The town was established sometime in the late 1870s on what used to be a Caddo campsite - hence the name - and soon the settlement started growing steadily, with 60 residents in 1880, 75 in 1890, and 149 in 1900. At this point, Caddo featured at least two churches as well as a school and a post office.

Caddo May 2013 #1 photo DSC03233_zps05773938.jpg
The Caddo Mercantile building located "at the Y" formed by US 180 and Loop 252 on the southeastern edge of town

Caddo May 2013 #2 photo DSC03237_zps5c0f95fb.jpg
An old house at Caddo, apparently abandoned

Caddo May 2013 #3 photo DSC03244_zpsc9d68190.jpg
A "ghost church" at Caddo with pews still remaining inside, now apparently used for farm storage

While World War I raged in Europe, wildcatters were combing through various Texas sites in search of promising oil wells. One such entrepreneur hit paydirt in May 1916 in the vicinity of Caddo, drilling a 2,740-foot well on the farmland of W.L. Carey that produced a modest amount of oil. Soon, more oil wells began to spring up around Stephens County, with Texas Pacific Coal & Oil Company drilling its own well in the Caddo region as well - potentially bad news for the nearby Erath County town of Thurber, a company town of 10,000 that depended on bituminous coal mining and brickmaking to stay alive. Caddo was the first town to reap the benefits of the oil boom, and the town's population quickly swelled to 1,000 by 1920.

Caddo May 2013 #4 photo DSC03243_zps9d71b17f.jpg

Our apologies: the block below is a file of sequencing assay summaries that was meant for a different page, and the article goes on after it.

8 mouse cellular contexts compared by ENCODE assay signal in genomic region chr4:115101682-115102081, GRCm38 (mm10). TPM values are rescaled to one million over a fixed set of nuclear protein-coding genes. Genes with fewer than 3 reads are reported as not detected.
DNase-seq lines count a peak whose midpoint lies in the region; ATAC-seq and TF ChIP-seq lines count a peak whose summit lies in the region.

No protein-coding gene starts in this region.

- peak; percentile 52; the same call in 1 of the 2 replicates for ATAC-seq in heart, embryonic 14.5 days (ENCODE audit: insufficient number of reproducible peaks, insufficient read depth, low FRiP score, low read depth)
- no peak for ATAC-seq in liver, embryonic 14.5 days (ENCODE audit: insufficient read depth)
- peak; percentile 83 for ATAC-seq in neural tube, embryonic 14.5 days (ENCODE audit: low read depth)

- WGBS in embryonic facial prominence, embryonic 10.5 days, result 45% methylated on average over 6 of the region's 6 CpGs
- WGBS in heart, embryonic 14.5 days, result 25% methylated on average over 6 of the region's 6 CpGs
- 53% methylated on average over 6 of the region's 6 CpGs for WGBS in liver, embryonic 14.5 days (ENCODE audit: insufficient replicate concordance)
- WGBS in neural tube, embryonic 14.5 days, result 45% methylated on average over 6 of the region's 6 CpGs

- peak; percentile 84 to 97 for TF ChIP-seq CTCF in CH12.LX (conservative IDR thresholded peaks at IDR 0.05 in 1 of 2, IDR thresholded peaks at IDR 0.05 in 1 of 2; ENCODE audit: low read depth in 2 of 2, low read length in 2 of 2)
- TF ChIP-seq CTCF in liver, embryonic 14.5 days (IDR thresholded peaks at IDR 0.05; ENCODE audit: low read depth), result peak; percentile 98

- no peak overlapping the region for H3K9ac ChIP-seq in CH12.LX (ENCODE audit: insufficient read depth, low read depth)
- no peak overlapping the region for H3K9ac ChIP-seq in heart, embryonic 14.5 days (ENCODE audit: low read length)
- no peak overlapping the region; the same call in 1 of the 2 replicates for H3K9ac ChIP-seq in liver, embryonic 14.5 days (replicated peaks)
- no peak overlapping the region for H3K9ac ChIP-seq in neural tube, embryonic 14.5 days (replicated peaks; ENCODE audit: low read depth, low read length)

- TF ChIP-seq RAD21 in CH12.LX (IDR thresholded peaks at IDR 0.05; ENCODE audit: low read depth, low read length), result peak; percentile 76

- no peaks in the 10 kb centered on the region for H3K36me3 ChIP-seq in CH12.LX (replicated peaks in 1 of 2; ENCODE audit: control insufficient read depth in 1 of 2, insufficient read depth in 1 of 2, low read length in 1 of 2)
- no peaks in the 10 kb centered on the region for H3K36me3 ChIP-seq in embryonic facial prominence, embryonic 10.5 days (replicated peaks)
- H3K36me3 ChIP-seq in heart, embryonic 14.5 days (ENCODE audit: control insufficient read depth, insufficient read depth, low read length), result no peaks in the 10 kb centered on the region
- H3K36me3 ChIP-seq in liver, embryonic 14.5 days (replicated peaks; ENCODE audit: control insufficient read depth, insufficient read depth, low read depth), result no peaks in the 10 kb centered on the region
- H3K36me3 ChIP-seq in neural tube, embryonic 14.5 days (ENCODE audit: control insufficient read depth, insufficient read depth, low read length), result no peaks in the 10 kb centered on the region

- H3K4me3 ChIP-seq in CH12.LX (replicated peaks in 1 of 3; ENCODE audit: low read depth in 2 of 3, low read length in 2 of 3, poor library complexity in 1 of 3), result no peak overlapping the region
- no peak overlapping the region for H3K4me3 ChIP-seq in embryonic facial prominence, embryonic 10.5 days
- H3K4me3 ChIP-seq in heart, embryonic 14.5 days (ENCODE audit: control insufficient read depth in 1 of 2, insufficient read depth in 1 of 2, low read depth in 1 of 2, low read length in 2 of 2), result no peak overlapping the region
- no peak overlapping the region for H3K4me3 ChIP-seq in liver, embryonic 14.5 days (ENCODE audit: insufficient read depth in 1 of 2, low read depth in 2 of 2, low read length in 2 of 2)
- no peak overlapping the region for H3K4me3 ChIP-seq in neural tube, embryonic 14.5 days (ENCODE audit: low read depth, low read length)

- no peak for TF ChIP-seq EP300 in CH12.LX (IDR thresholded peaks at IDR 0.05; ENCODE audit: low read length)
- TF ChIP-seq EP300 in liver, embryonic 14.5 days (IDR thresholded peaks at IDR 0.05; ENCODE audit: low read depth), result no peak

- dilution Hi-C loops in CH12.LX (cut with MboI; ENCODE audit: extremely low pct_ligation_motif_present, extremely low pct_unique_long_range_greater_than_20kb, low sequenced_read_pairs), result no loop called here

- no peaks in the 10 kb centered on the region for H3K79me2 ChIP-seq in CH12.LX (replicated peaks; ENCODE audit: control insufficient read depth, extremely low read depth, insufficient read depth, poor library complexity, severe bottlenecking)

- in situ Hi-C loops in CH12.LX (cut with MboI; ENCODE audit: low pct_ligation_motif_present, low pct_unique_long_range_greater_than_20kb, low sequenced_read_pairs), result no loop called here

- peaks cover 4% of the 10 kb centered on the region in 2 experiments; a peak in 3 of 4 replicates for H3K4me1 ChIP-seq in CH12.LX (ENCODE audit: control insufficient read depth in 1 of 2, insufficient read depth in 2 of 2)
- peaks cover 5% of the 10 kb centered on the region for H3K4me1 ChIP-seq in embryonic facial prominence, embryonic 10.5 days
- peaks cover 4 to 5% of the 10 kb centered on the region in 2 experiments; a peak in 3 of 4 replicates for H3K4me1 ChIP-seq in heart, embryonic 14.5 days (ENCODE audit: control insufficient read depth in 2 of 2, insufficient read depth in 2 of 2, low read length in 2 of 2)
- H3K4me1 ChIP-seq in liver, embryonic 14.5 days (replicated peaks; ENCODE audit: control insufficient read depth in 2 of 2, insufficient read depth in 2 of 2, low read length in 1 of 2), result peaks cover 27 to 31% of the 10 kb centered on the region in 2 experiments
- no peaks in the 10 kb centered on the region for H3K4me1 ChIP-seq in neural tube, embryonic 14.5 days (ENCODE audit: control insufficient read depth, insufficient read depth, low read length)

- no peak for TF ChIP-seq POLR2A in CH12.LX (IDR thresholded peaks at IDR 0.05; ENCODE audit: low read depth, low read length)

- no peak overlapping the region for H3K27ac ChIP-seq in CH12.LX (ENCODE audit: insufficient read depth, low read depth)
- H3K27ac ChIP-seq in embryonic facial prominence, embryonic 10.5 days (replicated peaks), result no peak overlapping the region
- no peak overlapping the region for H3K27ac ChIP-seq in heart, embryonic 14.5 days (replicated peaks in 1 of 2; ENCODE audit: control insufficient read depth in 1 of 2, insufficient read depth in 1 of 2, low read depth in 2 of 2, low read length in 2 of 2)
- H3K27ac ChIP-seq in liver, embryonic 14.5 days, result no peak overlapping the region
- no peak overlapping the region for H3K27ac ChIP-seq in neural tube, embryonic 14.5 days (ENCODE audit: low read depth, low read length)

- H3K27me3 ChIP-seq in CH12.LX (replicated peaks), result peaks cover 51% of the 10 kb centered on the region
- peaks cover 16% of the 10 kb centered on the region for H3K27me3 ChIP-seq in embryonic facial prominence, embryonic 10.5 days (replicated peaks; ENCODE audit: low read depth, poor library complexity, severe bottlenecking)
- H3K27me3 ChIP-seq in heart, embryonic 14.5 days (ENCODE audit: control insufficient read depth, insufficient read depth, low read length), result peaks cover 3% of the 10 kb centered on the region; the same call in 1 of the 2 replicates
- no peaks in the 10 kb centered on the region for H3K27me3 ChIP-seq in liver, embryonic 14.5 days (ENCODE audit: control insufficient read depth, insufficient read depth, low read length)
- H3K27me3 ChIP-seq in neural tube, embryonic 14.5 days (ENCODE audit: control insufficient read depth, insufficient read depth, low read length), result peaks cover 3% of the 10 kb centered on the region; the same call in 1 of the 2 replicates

Stone foundations for a defunct Ford Motor Company dealership in Caddo from the 1930s - note the front steps to the right

Caddo May 2013 #5 photo DSC03240_zpsd749a68a.jpg
The Caddo Post Office, still in operation

Caddo May 2013 #6 photo DSC03230_zps390122df.jpg
A former church in Caddo, now a community center and headquarters for the Caddo VFD

There were other oil discoveries in nearby Breckenridge as well as Ranger, and both towns started to grow dramatically, which may have contributed to Caddo's eventual decline. Still, Caddo managed to maintain a healthy population of 600 until 1940; during World War II and the postwar era, the population plummeted and never recovered. Today, a maximum of 40 residents call Caddo home.

Caddo May 2013 #7 photo DSC03241_zps728ebb53.jpg
Crumpled ruins of a house off Loop 252 in Caddo

Caddo May 2013 #8 photo DSC03247_zpsfc385f22.jpg
Stone walls from a crumbling building on a county road in Caddo

Caddo May 2013 #9 photo DSC03226_zpsed497d17.jpg
A cross-section of graves at Caddo Cemetery - lots of Confederate flags planted to honor those born before or during the Civil War

Caddo May 2013 #10 photo DSC03221_zpscc650d71.jpg
Resting place of C.M. and Millie Hamil

Caddo May 2013 #11 photo DSC03223_zps09ba7316.jpg
Grave marker for L. Shoffit

Caddo May 2013 #12 photo DSC03227_zps1f26a6ba.jpg
Masonic tombstone for John H. Patton

Caddo May 2013 #13 photo DSC03225_zps52bad7a6.jpg
Memorial for Delta Oil & Gas wildcatter Sammy Rogers